Recently I participated in a dairy meeting held by the Ohio Dairy Producers and The Ohio State University Extension Service. Two topics were the main focus of the meeting. One was on water quality and agriculture’s role in encouraging water quality with emphasis on the algae bloom in the western Lake Erie basin and implications for northeastern Ohio. The other was on programs to encourage us to drink more milk through dairy farmer supported check-off funds.
Algae bloom in western Lake Erie and Lake St. Mary in western Ohio has become a problem of concern the last two or three years. Immediately some environmental groups pointed the finger at farming and too much use of phosphorus fertilizer. While agriculture has some responsibility for the problem, they are not the only ones.
Phosphorus in our waters is in two forms, dissolved and un-dissolved. It is the dissolved kind that causes the algae bloom and can come from several sources.
Phosphorus is a plant food that is essential for good crop production that results in an adequate food supply for our dinner tables. So farmers do use it on crops like corn and soybeans. It is also found in livestock waste, municipal and septic sewage and run-off from paved parking lots, streets and other areas.
Agriculture has accepted its responsibility in reducing the amount of dissolved phosphorus they contribute to the problem. They have increased their use of soil testing to make sure they don’t apply any more than is necessary for good crop production.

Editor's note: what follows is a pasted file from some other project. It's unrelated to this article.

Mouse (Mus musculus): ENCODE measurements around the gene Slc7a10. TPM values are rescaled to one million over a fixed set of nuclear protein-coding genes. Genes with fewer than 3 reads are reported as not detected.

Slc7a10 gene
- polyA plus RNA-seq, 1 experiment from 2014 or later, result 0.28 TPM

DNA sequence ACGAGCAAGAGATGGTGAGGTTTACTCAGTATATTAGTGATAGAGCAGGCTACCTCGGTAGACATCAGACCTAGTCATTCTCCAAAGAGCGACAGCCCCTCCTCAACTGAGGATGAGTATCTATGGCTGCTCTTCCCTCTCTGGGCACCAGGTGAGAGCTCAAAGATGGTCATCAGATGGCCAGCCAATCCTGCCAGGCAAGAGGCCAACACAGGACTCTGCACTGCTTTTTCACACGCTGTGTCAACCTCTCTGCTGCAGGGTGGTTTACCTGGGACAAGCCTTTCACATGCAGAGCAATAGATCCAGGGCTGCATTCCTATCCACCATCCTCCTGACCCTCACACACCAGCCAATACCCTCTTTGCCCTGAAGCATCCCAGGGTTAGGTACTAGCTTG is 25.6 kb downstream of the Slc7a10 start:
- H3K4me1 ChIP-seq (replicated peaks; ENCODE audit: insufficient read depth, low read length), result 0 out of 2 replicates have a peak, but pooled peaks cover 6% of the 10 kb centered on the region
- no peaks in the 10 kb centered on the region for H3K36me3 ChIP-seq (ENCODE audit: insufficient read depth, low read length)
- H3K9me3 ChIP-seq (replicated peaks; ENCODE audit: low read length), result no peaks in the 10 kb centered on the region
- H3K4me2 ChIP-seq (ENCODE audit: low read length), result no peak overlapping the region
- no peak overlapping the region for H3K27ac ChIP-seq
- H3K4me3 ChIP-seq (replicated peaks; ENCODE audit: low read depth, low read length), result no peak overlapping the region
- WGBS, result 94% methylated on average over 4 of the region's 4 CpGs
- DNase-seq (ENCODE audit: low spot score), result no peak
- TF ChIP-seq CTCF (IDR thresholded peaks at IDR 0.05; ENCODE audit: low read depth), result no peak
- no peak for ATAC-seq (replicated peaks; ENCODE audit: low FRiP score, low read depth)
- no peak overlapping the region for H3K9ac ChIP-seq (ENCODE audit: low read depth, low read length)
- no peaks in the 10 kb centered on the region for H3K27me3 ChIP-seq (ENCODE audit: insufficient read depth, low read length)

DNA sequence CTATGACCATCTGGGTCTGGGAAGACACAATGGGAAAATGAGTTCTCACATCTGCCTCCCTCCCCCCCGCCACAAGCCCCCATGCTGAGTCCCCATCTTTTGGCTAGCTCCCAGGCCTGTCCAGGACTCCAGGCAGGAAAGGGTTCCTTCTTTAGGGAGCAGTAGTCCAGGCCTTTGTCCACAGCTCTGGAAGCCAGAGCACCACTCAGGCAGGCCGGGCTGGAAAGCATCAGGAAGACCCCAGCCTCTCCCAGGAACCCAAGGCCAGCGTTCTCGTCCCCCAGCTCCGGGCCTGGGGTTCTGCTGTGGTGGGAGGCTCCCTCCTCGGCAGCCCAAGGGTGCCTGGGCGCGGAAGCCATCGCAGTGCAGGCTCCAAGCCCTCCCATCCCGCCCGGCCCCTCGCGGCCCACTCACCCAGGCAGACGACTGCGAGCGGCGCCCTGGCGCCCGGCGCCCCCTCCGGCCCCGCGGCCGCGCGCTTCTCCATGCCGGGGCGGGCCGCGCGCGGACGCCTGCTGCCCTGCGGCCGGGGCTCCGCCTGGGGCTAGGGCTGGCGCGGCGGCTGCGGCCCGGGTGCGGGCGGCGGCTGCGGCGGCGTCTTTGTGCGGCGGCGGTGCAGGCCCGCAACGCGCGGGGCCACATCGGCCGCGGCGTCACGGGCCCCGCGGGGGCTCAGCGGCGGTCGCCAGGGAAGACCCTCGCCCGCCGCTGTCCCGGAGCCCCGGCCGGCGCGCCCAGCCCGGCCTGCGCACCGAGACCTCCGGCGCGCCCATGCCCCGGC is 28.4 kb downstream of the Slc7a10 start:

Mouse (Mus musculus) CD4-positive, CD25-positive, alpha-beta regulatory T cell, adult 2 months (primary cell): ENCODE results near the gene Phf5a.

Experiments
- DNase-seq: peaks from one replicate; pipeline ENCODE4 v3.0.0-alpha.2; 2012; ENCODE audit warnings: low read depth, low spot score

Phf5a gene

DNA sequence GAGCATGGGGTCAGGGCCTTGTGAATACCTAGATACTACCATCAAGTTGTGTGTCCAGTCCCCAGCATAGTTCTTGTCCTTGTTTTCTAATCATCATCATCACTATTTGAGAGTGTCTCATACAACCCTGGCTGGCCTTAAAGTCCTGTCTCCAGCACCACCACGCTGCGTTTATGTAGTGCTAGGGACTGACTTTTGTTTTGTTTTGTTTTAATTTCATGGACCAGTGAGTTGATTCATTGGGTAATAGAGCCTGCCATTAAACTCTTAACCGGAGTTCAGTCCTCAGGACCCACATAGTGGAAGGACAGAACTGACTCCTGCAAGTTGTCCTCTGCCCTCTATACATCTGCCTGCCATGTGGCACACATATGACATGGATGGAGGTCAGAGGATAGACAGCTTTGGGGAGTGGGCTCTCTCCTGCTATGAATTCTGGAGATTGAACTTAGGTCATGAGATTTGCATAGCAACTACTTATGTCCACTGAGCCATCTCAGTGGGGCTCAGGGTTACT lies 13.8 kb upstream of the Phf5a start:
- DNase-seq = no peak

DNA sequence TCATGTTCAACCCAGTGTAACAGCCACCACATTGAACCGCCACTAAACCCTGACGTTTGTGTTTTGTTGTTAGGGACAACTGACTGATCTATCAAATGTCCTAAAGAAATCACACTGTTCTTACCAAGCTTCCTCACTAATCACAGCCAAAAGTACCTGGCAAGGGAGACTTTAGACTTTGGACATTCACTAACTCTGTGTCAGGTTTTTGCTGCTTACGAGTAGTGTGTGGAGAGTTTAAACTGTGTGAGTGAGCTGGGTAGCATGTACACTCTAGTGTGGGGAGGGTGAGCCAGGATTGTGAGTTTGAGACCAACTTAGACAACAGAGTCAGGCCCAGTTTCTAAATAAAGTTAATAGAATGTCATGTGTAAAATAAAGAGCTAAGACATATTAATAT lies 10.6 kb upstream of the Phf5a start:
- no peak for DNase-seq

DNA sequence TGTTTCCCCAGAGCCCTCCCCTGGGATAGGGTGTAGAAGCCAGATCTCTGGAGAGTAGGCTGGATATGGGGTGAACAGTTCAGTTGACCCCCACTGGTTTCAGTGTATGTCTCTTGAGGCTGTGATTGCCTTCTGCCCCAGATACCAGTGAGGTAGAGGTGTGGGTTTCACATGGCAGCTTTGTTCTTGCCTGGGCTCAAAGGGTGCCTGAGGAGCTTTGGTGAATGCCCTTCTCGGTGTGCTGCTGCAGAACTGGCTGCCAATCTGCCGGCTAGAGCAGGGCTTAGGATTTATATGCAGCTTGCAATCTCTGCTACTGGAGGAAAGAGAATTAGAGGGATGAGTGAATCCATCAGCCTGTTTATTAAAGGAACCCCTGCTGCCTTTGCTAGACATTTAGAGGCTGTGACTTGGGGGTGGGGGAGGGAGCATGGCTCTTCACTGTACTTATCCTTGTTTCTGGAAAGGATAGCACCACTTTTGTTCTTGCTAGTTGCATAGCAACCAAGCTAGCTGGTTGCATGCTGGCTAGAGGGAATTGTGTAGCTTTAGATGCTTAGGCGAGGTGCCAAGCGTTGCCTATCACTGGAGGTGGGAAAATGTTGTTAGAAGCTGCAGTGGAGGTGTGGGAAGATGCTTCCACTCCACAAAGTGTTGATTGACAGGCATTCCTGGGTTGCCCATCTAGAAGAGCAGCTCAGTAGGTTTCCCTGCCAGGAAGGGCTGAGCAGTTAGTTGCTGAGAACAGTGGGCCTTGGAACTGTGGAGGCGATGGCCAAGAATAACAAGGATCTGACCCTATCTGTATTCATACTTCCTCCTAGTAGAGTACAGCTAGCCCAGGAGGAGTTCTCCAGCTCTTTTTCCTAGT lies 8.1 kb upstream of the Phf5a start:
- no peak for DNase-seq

Nearly 5,000 farmers have attended educational programs to help them understand what they need to do to reduce phosphorus run-off. Wide use of the 4-R program across northern Ohio is helping. This program calls for the right fertilizer, applied at the right rate, at the right time and in the right place. A program is being considered to have those who apply large amounts of fertilizer for other farmers to be certified.
But agriculture says “we are not the only ones causing the problem.” Several farm groups have provided matching funds to support a study that further identifies the role of municipal sewage systems, poorly function home septic systems and run-off from the many paved parking lots, streets and driveways as well as the highly fertilized urban lawns and golf courses.
Disposal of livestock waste, manure is another concern. Regulations are considered that would greatly restrict winter time spreading of manure on frozen ground. This creates a serious problem for livestock farmers because winter is usually when they have time to spread manure on their fields. Spring, summer and fall are usually more than full with planting, cultivating and harvesting crops. So livestock farmers are watching this situation carefully and some wondering if they can stay in business with more regulations.
Scott Higgins, who heads up both the Ohio Dairy Producers and American Dairy Association Mideast, talked about the loss of fluid milk sales. That is the milk we buy in half- gallons or gallons to drink at home or order to drink in a restaurant.
Dairy farmers contribute 15 cents from each 100 pounds of milk they ship for promotion of milk and milk products. Dairy processors contribute another 20 cents a hundred that goes to encourage us to drink more milk.
Programs being considered include new and different packaging, encouraging milk drinking when eating away from home, different advertising and promotion, longer shelf-life, low-sugar and fat flavored milks and more.
Last week I was in a meeting with Hannu Asunmas, marketing director for the ELECSTER OYL Company from Finland. He was talking with us about a new flexible, plastic packaging process for milk that is widely used in Europe, an innovative way of selling milk with several advantages—if consumers accept it. A feasibility study in this country is considered.
Dairy farming has its opportunities—and challenges.
John Parker is an independent agricultural writer.